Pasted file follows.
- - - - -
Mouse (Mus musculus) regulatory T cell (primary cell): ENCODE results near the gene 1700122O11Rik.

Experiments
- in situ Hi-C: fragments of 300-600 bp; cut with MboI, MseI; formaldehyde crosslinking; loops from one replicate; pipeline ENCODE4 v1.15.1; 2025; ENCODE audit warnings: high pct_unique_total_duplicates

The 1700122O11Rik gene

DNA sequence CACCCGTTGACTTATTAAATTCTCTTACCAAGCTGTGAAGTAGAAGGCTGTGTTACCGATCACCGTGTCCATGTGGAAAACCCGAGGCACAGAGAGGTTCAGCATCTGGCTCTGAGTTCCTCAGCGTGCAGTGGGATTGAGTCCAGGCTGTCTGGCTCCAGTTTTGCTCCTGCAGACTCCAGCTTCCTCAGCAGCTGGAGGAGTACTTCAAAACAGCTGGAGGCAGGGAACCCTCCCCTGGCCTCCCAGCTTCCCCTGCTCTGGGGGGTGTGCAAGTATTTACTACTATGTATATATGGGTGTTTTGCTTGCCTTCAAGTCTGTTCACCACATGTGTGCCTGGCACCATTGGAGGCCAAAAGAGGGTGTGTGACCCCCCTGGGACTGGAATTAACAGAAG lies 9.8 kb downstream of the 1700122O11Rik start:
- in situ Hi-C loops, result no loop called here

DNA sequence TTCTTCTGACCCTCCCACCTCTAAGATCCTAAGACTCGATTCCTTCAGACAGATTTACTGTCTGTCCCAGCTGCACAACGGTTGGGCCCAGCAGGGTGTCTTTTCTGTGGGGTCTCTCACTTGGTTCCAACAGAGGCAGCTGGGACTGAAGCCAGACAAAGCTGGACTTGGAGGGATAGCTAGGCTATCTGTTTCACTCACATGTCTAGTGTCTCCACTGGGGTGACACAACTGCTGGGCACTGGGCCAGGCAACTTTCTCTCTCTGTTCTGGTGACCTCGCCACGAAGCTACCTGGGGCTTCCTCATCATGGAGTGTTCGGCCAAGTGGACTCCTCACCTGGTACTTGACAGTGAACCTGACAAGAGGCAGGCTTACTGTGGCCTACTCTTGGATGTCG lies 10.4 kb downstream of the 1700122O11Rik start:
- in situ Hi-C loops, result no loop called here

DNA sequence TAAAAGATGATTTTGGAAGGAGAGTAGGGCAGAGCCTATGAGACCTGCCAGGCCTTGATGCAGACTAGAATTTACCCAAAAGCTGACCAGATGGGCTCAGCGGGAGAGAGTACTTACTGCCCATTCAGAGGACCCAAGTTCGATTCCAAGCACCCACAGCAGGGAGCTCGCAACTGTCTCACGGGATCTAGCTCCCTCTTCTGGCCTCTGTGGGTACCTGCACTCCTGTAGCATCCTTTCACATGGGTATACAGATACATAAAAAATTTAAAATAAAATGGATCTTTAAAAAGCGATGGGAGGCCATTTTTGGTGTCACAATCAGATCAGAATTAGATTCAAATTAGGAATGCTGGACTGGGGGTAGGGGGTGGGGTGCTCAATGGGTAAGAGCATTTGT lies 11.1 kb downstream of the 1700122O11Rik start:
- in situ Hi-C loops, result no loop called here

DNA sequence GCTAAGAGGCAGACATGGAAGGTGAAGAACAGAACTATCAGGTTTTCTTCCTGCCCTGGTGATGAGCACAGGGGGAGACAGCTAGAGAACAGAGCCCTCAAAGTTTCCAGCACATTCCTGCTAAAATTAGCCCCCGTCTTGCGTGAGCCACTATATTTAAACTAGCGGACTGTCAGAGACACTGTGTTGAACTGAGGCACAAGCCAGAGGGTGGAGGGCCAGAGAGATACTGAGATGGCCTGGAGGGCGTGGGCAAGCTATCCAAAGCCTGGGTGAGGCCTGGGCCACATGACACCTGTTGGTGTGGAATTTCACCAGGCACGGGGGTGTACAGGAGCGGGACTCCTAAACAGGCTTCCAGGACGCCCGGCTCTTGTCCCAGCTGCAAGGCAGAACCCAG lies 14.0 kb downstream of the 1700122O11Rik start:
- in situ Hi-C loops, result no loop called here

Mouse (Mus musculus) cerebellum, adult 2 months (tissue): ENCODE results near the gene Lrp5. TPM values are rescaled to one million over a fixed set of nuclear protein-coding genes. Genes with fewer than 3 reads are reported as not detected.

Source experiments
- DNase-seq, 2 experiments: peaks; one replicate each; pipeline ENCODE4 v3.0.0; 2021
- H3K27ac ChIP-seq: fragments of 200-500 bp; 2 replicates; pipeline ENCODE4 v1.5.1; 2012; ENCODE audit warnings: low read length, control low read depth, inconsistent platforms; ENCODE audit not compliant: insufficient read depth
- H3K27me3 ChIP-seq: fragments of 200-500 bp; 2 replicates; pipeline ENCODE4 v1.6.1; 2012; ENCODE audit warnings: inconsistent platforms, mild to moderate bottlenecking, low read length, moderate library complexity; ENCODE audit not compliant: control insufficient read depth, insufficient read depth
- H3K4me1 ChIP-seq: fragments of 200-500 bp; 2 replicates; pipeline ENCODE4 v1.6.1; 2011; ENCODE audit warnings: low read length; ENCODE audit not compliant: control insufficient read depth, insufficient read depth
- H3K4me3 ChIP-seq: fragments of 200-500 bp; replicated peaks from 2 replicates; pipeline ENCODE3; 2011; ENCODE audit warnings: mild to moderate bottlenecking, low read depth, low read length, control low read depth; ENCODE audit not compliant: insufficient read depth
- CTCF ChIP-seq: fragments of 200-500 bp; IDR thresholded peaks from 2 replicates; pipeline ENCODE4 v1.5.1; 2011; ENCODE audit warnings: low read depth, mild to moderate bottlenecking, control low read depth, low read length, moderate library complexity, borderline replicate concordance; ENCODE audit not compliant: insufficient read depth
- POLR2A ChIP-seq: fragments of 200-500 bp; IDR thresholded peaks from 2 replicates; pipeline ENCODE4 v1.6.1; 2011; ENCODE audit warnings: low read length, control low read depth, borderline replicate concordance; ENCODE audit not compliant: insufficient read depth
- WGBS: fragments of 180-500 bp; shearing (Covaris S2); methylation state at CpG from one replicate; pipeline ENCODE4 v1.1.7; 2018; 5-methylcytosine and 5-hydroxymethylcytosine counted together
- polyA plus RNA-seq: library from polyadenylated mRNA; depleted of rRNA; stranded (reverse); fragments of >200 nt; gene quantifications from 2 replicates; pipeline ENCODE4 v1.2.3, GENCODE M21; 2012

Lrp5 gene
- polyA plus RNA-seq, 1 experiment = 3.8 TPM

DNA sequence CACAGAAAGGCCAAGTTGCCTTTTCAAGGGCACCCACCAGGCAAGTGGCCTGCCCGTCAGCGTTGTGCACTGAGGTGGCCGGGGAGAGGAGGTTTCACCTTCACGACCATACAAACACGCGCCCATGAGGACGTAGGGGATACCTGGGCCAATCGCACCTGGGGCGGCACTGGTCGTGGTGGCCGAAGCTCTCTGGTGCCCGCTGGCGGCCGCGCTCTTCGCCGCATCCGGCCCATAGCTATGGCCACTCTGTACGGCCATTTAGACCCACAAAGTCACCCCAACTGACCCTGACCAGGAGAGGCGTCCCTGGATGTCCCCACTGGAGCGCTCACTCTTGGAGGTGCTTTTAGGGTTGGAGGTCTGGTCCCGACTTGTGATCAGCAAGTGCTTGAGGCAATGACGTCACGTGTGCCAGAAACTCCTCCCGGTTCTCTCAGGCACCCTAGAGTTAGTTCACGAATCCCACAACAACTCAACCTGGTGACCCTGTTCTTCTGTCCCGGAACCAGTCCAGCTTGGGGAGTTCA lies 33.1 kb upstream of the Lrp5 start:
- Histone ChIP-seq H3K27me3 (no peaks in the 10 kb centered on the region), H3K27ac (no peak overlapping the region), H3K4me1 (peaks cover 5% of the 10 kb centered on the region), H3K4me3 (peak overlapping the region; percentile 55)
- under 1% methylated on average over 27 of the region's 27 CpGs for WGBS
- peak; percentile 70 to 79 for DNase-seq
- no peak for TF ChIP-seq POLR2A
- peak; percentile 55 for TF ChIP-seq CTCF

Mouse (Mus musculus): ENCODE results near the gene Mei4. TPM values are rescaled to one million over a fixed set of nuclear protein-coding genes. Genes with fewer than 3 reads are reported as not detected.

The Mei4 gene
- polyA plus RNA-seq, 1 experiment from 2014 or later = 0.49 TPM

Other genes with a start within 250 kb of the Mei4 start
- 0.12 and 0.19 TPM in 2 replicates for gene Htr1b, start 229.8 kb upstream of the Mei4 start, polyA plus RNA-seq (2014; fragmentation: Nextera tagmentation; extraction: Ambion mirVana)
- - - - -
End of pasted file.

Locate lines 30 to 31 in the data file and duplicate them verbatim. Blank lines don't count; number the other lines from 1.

- no peak for TF ChIP-seq POLR2A
- peak; percentile 55 for TF ChIP-seq CTCF